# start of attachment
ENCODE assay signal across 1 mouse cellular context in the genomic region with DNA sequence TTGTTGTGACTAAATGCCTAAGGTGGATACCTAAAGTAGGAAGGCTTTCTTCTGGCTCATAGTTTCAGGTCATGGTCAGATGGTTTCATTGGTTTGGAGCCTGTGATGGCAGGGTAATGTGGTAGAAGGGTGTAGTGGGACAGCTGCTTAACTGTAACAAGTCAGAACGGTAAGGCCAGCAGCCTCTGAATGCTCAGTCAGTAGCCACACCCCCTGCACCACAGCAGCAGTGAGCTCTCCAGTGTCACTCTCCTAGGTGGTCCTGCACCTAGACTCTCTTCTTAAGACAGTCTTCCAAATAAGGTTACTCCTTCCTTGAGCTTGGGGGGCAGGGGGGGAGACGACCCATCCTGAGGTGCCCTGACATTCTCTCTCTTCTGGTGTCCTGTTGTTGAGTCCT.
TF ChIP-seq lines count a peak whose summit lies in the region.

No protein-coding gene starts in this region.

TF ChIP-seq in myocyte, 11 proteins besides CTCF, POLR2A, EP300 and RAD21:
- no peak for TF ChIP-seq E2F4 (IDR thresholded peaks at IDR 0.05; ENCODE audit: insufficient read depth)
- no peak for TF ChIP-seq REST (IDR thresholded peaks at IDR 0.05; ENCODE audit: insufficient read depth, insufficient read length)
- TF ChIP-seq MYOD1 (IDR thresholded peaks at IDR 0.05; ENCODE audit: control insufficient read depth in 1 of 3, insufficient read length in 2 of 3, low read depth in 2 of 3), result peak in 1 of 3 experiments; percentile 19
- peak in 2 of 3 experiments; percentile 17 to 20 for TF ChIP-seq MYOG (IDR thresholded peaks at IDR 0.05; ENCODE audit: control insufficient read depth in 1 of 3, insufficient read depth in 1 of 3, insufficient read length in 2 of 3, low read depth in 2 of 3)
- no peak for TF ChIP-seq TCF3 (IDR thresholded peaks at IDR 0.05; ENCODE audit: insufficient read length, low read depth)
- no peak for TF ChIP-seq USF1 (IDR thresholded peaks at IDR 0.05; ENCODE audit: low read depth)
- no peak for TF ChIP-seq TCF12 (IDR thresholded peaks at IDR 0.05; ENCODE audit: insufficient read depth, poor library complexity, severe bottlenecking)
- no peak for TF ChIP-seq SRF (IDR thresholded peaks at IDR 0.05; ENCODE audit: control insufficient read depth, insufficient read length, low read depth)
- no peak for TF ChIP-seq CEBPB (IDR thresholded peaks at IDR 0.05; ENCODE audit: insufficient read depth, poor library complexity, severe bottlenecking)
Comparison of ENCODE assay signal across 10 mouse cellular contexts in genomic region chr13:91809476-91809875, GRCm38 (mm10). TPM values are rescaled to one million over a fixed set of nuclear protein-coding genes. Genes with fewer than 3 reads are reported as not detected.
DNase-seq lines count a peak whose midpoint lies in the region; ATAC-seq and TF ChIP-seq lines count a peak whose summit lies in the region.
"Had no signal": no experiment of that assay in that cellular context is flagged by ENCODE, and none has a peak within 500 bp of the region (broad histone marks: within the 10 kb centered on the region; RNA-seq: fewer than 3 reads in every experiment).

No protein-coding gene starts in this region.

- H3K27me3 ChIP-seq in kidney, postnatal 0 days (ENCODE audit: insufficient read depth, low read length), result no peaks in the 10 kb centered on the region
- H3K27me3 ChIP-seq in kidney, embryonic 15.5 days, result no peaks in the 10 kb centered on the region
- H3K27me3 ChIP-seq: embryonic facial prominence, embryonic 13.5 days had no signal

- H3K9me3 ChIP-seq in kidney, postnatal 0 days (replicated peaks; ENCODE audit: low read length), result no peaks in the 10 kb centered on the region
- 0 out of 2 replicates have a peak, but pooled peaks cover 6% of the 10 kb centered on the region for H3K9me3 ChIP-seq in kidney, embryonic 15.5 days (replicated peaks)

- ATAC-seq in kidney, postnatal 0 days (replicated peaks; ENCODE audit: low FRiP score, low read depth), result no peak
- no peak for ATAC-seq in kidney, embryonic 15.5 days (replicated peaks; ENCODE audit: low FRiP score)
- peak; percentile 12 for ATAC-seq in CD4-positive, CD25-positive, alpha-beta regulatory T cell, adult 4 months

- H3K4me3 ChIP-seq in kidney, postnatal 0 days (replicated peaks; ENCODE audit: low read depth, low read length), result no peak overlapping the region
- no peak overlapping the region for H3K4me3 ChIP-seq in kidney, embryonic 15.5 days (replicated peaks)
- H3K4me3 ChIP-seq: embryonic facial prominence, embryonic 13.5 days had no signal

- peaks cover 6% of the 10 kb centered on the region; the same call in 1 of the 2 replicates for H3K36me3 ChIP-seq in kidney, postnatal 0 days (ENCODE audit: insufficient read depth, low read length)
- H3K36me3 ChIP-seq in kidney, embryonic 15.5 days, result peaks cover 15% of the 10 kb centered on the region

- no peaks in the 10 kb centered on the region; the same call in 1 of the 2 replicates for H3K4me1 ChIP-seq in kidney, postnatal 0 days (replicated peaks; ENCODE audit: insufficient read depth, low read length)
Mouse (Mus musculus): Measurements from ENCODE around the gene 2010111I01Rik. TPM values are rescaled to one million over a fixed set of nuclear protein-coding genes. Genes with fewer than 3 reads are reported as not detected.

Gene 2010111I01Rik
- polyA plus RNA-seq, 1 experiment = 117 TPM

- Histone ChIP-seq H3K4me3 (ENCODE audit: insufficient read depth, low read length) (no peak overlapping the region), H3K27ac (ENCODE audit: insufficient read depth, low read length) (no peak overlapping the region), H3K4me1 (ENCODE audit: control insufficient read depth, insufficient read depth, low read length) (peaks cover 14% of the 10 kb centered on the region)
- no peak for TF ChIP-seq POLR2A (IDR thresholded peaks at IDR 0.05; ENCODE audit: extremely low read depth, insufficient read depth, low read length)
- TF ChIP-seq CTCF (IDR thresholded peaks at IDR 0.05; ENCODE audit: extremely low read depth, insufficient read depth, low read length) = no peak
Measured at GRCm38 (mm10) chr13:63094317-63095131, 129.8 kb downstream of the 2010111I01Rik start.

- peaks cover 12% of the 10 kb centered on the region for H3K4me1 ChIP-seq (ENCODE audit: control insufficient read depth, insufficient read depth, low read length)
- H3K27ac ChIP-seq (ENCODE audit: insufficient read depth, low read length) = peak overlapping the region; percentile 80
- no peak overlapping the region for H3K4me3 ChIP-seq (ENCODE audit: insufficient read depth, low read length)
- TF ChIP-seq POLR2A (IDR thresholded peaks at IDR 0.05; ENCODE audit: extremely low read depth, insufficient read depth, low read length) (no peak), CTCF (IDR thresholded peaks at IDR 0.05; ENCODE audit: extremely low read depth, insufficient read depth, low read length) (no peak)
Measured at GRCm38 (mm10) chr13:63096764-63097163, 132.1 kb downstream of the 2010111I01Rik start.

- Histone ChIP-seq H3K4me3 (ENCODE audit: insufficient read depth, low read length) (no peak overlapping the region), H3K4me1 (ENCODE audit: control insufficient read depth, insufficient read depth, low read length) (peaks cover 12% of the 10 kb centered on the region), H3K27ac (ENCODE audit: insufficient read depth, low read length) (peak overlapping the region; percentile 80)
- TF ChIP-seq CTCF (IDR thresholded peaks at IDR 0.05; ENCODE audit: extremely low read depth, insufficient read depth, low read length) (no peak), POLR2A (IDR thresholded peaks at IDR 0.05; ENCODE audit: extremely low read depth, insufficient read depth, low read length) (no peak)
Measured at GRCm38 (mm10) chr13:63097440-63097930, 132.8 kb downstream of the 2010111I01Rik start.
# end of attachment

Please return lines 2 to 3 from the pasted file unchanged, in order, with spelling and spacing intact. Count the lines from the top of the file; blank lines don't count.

TF ChIP-seq lines count a peak whose summit lies in the region.

No protein-coding gene starts in this region.